First Point

One of the best things about having an old Bible that you have carried around and written in and underlined and marked-up over the years is that you end up with a record of passages that have been especially meaningful to you at different times during your life.

A passage that has been important to me at different times over the years is from Psalm 126:

The one who goes forth weeping

bearing seeds for sowing

shall come home with shouts of joy,

bringing the sheaves with him.

This passage holds a wonderful and comforting truth for anyone who is experiencing difficult times when the future looks dark and uncertain.

Psalm 126 is about endurance in the face of suffering and confusion. It’s about how hope grows out of suffering -- about how to cope with difficult and troubling times -- and about the mysterious mix of suffering and joy in human life.

Life seems a little unmoored these days. The fears of the Corona virus, the wait and confusion around the distribution of the vaccine, racial tensions in the society, the fragility of the economy, the bickering among the nation’s leaders -- all add fuel to the anxieties that any of us might be feeling in our personal lives, and none of it is helped by the dreary winter weather.

Anyone who is having trouble ‘breathing in’ the peace of Christ and calmly trusting in God’s will might find this psalm to be an encouragement.

Psalm 126 was written during a time when the people of God had been living in exile as prisoners-of-war in Babylon. After 70 long miserable years, living as slaves in a foreign land, God restored them to their homeland. The Psalm writer, David, just bubbles over with joy when he writes that “we have been restored to our right relationship with God -- we have been brought back home. We’ve come back to where we belong.”

He expresses his joy and his faith in this lovely agricultural image that has been a comfort to me many times. The image is of planting and then harvesting. It is an image of productive suffering. In the process of this long-term suffering, the person continues to work. While weeping he plants the seeds that will produce the harvest. From his own point of view, he is merely enduring. But as he plants, his tears water the ground. His suffering is a part of the process of growth.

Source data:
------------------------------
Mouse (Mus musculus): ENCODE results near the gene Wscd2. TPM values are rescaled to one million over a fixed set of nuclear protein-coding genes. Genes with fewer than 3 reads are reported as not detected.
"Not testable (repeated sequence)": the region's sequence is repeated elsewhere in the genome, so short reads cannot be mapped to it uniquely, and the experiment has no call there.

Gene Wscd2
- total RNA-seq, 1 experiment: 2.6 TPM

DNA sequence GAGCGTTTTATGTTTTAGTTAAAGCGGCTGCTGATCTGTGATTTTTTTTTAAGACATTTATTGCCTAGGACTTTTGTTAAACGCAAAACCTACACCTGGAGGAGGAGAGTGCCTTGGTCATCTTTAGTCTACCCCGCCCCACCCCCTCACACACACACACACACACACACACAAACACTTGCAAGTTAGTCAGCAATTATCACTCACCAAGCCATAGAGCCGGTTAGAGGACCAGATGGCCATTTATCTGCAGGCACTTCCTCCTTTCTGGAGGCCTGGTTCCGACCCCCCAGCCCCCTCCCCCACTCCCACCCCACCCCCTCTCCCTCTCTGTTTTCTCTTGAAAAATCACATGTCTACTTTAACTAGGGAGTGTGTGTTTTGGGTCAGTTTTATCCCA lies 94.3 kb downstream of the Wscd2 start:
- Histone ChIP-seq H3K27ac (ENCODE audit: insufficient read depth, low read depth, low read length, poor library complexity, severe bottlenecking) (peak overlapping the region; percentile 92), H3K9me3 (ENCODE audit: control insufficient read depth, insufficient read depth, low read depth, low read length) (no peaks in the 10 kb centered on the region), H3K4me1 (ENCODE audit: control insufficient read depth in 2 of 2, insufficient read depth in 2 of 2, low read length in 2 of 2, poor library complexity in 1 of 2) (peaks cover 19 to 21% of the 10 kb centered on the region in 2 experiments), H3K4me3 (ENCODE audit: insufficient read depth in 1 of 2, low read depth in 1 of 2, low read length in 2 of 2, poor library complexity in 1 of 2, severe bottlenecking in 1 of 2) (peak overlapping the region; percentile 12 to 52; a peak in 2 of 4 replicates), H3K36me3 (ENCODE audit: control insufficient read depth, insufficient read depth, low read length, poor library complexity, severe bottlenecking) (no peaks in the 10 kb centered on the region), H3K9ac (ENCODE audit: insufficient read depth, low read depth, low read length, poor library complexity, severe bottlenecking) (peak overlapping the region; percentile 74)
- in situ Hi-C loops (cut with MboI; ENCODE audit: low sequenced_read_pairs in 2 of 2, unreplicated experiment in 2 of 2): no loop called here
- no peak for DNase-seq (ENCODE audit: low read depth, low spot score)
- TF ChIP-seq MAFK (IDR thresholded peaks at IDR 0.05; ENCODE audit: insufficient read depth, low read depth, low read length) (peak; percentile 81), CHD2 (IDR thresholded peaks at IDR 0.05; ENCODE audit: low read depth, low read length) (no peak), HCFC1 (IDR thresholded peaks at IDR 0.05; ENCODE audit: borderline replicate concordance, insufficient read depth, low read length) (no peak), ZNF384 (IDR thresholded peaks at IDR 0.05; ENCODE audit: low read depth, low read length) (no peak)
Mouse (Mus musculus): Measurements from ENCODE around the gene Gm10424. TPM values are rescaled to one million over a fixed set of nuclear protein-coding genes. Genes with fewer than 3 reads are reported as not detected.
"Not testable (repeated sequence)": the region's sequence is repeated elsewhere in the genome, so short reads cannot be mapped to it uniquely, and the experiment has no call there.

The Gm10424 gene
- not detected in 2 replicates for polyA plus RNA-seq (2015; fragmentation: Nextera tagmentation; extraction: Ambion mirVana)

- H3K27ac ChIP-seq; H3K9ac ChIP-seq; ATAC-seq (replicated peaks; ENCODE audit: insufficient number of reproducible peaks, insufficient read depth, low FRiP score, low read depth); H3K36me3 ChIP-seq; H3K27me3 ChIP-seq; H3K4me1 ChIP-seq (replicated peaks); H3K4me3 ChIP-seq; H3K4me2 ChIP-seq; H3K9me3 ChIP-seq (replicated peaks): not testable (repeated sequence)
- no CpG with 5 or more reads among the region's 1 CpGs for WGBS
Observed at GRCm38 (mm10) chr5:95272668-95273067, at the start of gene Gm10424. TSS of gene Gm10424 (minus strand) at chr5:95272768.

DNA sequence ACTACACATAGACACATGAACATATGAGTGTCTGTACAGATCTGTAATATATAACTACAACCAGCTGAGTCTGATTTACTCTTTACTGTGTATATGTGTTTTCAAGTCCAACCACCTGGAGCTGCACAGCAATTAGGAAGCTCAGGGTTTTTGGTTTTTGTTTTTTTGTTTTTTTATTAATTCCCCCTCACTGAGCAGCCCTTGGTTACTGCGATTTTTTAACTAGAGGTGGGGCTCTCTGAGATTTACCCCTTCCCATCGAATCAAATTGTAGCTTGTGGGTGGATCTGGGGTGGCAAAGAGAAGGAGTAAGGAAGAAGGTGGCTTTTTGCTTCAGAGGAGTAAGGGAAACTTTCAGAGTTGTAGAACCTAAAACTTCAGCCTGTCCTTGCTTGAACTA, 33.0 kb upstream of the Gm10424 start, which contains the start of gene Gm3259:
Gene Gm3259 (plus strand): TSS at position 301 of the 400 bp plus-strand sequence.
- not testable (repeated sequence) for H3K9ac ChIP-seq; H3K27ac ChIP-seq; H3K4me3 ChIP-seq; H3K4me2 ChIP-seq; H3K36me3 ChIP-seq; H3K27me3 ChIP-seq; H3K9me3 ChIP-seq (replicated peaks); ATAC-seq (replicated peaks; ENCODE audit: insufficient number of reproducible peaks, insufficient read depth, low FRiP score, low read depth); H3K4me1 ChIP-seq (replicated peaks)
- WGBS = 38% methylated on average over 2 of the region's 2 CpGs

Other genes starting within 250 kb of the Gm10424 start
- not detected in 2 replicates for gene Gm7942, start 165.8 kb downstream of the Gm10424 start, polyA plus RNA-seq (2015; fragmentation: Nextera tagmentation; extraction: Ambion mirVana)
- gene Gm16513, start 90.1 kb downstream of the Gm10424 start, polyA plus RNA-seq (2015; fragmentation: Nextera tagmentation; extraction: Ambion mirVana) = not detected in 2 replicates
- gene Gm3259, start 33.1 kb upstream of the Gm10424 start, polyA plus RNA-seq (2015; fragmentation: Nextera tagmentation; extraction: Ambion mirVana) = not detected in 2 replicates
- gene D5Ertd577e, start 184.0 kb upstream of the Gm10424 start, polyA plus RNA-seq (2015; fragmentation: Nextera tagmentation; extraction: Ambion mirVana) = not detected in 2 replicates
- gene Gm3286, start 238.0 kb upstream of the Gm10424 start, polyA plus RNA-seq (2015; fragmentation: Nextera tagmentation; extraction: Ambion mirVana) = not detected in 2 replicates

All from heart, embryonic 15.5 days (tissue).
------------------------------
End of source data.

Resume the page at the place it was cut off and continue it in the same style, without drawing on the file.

Then, one day, seemingly out of nowhere, there is a field full of grain all ready for harvesting. He runs out into the field and gathers some of the ripe grain and runs back to his home shouting for joy. Look what has come of all the tears! Look what God has made out of the work and the tears!

Those who are enduring a difficult time of life might ask the question “what seeds are being watered by your tears -- and your endurance -- and your faithfulness?”

Bishop Desmond Tutu, certainly a man who has known much suffering, has said, “… nothing beautiful in the end comes without a measure of some pain, some frustration, some suffering. This is the nature of things. This is how the universe has been made up.” [The Book of Joy. P.45]

Given to God in trust, even our suffering becomes a part of the pattern of God’s will for our lives. The harvest requires only that we keep going -- that we not lose ourselves in the weeping -- that we keep our eyes on the harvest that is to come, even when we cannot yet see what form it will take.

It is a complicated and mysterious thing the way that joy and suffering work together in our lives. Somehow the tears of sorrow water the seeds of joy in a way that restores us to life. All of it takes place in the gentle, wonderful movement of God’s Holy Spirit.

Take some time during these days of Lent to read the psalms and reflect on God’s eternal love for each of us.

Pastor Nancy Becker

Parish Associate

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